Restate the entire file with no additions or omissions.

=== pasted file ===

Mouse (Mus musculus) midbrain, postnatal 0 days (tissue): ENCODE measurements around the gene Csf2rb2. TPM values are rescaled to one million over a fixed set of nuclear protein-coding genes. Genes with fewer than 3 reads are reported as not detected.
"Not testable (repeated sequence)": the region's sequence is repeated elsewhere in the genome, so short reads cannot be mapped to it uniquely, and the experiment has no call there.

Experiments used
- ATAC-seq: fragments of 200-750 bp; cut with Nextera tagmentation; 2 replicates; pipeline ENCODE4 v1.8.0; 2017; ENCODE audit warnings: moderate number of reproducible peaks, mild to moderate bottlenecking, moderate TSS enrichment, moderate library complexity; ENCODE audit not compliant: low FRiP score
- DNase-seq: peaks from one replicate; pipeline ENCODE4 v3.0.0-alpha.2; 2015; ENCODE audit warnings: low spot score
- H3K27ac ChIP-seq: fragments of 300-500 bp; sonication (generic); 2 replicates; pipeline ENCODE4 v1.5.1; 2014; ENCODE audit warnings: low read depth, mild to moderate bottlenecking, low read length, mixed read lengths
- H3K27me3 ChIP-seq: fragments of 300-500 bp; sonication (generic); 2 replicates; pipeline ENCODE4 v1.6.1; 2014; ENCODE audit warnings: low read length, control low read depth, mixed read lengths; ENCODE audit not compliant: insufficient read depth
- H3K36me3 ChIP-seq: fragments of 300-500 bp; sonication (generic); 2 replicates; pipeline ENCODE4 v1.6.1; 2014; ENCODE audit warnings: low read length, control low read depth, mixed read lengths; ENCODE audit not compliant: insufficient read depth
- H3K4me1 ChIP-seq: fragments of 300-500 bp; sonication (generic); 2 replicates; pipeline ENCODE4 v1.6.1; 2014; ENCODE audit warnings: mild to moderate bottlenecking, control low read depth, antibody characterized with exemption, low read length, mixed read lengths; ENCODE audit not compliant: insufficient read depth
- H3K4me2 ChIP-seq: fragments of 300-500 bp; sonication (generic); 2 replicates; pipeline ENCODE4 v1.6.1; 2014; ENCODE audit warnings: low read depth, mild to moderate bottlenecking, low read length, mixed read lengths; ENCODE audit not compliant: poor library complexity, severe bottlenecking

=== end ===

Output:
Mouse (Mus musculus) midbrain, postnatal 0 days (tissue): ENCODE measurements around the gene Csf2rb2. TPM values are rescaled to one million over a fixed set of nuclear protein-coding genes. Genes with fewer than 3 reads are reported as not detected.
"Not testable (repeated sequence)": the region's sequence is repeated elsewhere in the genome, so short reads cannot be mapped to it uniquely, and the experiment has no call there.

Experiments used
- ATAC-seq: fragments of 200-750 bp; cut with Nextera tagmentation; 2 replicates; pipeline ENCODE4 v1.8.0; 2017; ENCODE audit warnings: moderate number of reproducible peaks, mild to moderate bottlenecking, moderate TSS enrichment, moderate library complexity; ENCODE audit not compliant: low FRiP score
- DNase-seq: peaks from one replicate; pipeline ENCODE4 v3.0.0-alpha.2; 2015; ENCODE audit warnings: low spot score
- H3K27ac ChIP-seq: fragments of 300-500 bp; sonication (generic); 2 replicates; pipeline ENCODE4 v1.5.1; 2014; ENCODE audit warnings: low read depth, mild to moderate bottlenecking, low read length, mixed read lengths
- H3K27me3 ChIP-seq: fragments of 300-500 bp; sonication (generic); 2 replicates; pipeline ENCODE4 v1.6.1; 2014; ENCODE audit warnings: low read length, control low read depth, mixed read lengths; ENCODE audit not compliant: insufficient read depth
- H3K36me3 ChIP-seq: fragments of 300-500 bp; sonication (generic); 2 replicates; pipeline ENCODE4 v1.6.1; 2014; ENCODE audit warnings: low read length, control low read depth, mixed read lengths; ENCODE audit not compliant: insufficient read depth
- H3K4me1 ChIP-seq: fragments of 300-500 bp; sonication (generic); 2 replicates; pipeline ENCODE4 v1.6.1; 2014; ENCODE audit warnings: mild to moderate bottlenecking, control low read depth, antibody characterized with exemption, low read length, mixed read lengths; ENCODE audit not compliant: insufficient read depth
- H3K4me2 ChIP-seq: fragments of 300-500 bp; sonication (generic); 2 replicates; pipeline ENCODE4 v1.6.1; 2014; ENCODE audit warnings: low read depth, mild to moderate bottlenecking, low read length, mixed read lengths; ENCODE audit not compliant: poor library complexity, severe bottlenecking